When The Shield debuted back in 2002, I could not have been less interested. Another cop show? Starring The Commish? At the time I had room for but one prestige TV drama in my life, and it was HBO's The Sopranos. Thanks, I said, but not thanks.
Fast forward a couple years, and a friend of mine got addicted to the series. Wouldn't stop talking about it. He told me it wasn't really the show he expected, that it was something much darker and bold. Eventually this friend sat me down and forced me to watch the first few episodes, and that was that: I was fully hooked on The Shield. It wasn't just the writing, which was top-notch and filled with crackling dialogue, and it wasn't just the performances, which were across-the-board excellent. What really sold me was the overwhelming sense of authenticity, the immediate feeling that Shawn Ryan and company were willing to go to some very unsavory places in order to fully explore the lives of The Shield's characters, and that it would never flinch in the process of examining those characters' actions.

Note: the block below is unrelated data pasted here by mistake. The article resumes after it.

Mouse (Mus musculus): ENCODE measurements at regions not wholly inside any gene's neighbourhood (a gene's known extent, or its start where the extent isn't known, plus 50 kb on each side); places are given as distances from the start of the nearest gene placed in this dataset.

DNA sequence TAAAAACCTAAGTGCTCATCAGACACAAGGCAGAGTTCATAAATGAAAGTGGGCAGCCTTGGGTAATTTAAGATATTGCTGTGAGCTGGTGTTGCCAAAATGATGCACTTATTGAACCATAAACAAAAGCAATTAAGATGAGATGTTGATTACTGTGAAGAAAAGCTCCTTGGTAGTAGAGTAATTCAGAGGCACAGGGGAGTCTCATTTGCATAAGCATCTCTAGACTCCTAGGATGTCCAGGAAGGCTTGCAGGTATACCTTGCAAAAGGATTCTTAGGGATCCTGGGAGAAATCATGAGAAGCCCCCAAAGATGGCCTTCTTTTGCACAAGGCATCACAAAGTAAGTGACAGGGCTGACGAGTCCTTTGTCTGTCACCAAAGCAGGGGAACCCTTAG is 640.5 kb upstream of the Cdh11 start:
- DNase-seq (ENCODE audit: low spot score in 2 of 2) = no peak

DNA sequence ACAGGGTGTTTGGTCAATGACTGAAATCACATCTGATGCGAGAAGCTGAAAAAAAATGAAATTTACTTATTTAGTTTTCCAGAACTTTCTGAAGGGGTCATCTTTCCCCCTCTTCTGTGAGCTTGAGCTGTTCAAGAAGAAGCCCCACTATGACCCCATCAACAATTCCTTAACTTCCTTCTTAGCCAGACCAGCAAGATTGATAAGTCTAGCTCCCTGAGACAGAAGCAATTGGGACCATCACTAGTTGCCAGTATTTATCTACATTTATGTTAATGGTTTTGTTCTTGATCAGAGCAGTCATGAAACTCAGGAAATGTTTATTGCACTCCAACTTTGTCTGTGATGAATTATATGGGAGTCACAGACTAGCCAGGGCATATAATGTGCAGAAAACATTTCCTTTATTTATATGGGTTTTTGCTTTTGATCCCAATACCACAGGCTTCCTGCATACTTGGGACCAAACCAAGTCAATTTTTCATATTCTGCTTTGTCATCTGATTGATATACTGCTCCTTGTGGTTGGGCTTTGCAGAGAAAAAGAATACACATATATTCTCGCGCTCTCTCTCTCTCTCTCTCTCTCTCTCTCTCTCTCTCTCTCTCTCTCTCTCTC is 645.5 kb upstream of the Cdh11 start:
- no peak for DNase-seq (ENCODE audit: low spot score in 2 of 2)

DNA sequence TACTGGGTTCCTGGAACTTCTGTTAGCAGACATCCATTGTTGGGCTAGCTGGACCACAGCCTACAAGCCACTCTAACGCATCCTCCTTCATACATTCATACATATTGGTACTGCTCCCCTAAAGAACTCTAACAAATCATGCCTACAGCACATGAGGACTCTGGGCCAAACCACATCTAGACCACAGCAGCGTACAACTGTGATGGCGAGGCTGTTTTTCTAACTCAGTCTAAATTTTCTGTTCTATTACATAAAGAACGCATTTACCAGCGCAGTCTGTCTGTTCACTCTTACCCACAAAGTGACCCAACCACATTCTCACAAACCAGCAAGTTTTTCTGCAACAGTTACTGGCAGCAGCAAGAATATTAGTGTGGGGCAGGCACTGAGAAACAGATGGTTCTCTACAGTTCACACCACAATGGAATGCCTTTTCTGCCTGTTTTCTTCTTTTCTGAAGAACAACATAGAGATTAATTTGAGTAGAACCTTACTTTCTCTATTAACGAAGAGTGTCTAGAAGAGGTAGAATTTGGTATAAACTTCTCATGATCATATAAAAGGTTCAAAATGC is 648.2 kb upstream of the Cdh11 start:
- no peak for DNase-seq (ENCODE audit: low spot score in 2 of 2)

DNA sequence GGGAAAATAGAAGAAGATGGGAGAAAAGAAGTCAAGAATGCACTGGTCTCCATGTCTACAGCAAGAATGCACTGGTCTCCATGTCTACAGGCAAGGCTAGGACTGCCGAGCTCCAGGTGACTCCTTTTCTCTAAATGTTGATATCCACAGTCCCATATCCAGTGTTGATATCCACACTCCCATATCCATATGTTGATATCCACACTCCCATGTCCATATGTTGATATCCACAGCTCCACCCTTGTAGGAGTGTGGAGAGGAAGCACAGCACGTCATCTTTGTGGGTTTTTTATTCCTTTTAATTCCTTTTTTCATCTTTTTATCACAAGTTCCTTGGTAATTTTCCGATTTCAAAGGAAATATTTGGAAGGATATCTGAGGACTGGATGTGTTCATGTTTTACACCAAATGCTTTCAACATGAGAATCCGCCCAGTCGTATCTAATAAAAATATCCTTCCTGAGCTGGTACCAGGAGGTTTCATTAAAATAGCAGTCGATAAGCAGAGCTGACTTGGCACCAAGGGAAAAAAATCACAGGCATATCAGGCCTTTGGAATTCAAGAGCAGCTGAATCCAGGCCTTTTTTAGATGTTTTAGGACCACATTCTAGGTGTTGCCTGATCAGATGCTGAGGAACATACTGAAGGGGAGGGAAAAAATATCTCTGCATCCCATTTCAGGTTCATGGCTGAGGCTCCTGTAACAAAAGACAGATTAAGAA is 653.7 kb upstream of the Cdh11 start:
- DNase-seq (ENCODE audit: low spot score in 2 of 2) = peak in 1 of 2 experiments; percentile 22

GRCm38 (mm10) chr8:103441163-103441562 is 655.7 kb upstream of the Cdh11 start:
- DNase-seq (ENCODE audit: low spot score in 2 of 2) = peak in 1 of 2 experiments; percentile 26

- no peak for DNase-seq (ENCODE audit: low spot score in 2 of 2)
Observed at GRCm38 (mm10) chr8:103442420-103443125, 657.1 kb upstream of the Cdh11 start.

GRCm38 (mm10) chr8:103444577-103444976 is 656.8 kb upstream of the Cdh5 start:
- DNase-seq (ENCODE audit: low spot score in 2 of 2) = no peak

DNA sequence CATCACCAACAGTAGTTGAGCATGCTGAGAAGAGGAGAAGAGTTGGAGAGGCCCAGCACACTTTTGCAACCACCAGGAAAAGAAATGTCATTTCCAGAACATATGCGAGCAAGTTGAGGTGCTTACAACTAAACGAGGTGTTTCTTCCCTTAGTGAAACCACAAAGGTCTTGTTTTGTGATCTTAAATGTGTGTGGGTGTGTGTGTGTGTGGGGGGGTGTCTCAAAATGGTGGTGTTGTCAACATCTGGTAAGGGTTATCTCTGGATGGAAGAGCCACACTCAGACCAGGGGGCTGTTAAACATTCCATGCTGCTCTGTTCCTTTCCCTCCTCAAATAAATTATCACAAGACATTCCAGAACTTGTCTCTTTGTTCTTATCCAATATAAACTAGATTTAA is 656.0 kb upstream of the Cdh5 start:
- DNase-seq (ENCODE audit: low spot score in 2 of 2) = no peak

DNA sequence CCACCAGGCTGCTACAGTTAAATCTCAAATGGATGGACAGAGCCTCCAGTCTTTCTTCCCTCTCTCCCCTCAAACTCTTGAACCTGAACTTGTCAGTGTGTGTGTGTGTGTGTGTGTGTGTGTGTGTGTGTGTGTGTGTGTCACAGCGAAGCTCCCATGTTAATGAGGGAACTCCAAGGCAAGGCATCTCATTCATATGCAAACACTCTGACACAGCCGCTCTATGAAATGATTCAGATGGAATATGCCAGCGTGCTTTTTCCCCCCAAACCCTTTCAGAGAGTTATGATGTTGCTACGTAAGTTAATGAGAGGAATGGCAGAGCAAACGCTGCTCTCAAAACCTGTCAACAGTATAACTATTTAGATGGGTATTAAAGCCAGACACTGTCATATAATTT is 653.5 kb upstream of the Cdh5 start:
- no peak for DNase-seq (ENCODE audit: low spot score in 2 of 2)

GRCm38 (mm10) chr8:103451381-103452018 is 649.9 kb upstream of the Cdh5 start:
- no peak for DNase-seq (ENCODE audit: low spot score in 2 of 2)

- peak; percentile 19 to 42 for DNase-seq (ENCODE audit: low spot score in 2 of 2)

For those unfamiliar: The Shield takes place in the fictional Los Angeles district of Farmington, a place overflowing with crime and corruption. It's happening out in the streets, it's happening in the back room of every corner store, it's happening right there in The Barn, the makeshift police station (once a church!) where Farmington's police officers have been forced to set up shop. Most of the action revolves around the increasingly volatile police work being done by Vic Mackey (Michael Chiklis) and his Strike Team, a ragtag group of cops who are willing to do just about anything to keep Farmington's people safe...which sometimes means doing things that aren't entirely legal. Planting evidence, say, or killing their fellow cops. At its heart, The Shield is a story about fighting evil with a different kind of evil, and the toll this takes on everyone involved.